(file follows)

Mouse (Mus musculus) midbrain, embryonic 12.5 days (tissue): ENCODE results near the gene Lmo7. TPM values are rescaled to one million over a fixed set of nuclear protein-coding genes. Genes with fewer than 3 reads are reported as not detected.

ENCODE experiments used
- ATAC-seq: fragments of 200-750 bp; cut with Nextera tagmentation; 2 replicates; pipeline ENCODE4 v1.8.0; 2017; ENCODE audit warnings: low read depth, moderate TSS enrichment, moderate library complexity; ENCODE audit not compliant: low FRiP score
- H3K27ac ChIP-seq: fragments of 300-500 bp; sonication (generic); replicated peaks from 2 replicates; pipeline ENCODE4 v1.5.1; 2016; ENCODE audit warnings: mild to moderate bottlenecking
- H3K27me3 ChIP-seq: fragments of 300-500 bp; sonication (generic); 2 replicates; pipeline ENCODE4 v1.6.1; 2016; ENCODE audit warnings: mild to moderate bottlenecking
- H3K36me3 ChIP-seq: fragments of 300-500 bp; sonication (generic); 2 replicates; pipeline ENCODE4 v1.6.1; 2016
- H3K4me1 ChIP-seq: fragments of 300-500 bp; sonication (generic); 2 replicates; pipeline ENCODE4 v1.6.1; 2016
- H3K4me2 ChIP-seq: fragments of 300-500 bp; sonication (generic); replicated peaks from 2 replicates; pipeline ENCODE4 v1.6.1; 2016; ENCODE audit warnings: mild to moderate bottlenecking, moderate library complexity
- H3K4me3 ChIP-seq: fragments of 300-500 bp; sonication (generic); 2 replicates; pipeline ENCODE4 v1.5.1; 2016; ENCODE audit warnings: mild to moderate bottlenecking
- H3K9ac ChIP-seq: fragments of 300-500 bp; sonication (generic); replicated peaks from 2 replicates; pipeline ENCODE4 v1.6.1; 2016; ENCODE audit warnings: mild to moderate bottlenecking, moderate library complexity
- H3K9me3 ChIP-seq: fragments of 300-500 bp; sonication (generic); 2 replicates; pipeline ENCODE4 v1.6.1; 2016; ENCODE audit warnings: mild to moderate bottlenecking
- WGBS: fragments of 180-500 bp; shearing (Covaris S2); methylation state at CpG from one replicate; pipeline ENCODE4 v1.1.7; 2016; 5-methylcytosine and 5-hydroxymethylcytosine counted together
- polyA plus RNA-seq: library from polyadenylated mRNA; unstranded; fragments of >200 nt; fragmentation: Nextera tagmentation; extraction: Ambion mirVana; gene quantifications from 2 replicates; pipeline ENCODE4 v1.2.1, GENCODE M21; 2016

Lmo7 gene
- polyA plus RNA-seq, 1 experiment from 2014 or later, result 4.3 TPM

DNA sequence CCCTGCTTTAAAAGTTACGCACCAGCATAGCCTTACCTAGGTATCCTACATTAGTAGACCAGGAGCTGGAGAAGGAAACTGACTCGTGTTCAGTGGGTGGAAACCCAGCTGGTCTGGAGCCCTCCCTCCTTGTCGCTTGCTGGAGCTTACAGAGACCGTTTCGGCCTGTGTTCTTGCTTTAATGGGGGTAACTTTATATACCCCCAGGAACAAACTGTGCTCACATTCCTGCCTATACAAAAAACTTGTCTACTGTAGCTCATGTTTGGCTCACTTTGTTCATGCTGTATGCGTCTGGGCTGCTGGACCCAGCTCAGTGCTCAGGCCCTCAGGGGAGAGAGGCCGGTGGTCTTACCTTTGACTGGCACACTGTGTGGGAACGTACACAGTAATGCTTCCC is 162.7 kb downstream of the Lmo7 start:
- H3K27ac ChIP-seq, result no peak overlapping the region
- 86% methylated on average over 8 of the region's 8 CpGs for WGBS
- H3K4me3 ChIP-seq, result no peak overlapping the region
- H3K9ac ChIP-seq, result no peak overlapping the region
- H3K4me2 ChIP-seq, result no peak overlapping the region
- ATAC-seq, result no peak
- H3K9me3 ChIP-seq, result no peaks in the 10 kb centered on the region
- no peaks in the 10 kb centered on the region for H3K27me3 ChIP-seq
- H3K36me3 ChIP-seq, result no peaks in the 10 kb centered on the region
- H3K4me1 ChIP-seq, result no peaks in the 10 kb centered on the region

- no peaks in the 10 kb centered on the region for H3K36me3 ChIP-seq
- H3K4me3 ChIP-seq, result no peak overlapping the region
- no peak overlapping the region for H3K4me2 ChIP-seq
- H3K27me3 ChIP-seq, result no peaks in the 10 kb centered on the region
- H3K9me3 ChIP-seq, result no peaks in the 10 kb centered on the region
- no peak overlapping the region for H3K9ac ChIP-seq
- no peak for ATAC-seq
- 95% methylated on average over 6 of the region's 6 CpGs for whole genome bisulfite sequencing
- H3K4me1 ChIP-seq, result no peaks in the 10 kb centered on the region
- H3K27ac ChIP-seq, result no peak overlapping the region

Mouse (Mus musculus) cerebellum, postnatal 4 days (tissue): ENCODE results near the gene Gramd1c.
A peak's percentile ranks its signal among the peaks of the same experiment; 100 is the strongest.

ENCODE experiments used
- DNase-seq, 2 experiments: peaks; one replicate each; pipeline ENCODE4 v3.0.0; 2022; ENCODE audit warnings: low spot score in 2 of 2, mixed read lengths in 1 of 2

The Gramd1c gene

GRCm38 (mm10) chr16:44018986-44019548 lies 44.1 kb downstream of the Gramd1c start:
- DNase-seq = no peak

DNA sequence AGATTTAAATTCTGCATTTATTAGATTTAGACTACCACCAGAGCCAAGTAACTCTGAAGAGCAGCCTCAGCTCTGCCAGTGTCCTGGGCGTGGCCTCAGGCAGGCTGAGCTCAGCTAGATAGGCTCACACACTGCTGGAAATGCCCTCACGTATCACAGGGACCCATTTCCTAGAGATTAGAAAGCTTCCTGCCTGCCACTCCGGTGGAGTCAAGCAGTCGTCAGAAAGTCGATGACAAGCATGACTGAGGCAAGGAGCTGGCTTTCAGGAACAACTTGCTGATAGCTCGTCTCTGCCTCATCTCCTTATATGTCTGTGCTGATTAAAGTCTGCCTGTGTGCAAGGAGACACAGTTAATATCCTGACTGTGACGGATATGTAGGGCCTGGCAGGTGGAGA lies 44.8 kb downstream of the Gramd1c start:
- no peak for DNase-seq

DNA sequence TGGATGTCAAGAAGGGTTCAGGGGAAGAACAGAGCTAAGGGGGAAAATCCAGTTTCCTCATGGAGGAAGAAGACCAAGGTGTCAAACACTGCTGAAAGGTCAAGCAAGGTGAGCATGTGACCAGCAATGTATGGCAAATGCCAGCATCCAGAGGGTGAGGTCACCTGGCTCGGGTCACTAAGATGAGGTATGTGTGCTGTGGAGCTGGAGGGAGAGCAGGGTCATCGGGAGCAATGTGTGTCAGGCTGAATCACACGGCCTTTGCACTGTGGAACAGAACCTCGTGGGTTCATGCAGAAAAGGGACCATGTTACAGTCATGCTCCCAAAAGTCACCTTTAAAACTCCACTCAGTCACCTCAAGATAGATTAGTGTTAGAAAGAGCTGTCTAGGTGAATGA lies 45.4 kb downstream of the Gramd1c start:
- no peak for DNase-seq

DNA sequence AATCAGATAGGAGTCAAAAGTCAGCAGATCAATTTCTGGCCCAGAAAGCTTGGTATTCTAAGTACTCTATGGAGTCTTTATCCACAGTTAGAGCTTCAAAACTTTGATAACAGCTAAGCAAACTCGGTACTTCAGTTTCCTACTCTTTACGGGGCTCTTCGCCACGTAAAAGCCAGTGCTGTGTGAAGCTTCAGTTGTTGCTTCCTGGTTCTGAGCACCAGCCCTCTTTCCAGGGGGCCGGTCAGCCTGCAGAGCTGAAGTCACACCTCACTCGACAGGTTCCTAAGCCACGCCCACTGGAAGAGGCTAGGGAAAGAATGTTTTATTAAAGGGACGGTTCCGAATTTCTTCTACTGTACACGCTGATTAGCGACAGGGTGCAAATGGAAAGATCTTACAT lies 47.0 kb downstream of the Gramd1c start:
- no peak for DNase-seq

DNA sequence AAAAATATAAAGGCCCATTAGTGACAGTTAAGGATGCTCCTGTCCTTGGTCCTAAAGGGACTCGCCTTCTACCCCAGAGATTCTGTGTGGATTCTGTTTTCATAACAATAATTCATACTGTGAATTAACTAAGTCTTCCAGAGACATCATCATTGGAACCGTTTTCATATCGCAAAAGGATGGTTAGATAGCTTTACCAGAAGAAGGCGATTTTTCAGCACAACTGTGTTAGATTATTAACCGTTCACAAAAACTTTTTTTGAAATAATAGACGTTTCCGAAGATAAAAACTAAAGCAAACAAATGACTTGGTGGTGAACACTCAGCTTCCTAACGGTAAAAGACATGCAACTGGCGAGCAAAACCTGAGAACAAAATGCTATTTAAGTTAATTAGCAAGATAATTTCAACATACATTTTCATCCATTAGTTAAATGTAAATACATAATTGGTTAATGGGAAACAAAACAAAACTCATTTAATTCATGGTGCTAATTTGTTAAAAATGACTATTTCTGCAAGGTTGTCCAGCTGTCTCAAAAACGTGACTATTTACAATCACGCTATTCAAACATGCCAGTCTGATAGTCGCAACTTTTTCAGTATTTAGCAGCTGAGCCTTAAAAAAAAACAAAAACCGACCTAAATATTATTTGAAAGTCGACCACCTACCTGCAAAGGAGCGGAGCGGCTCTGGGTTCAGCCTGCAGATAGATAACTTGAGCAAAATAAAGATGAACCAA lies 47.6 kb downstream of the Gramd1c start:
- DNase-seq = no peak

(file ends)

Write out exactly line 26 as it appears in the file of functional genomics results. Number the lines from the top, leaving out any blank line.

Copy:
- H3K4me1 ChIP-seq, result no peaks in the 10 kb centered on the region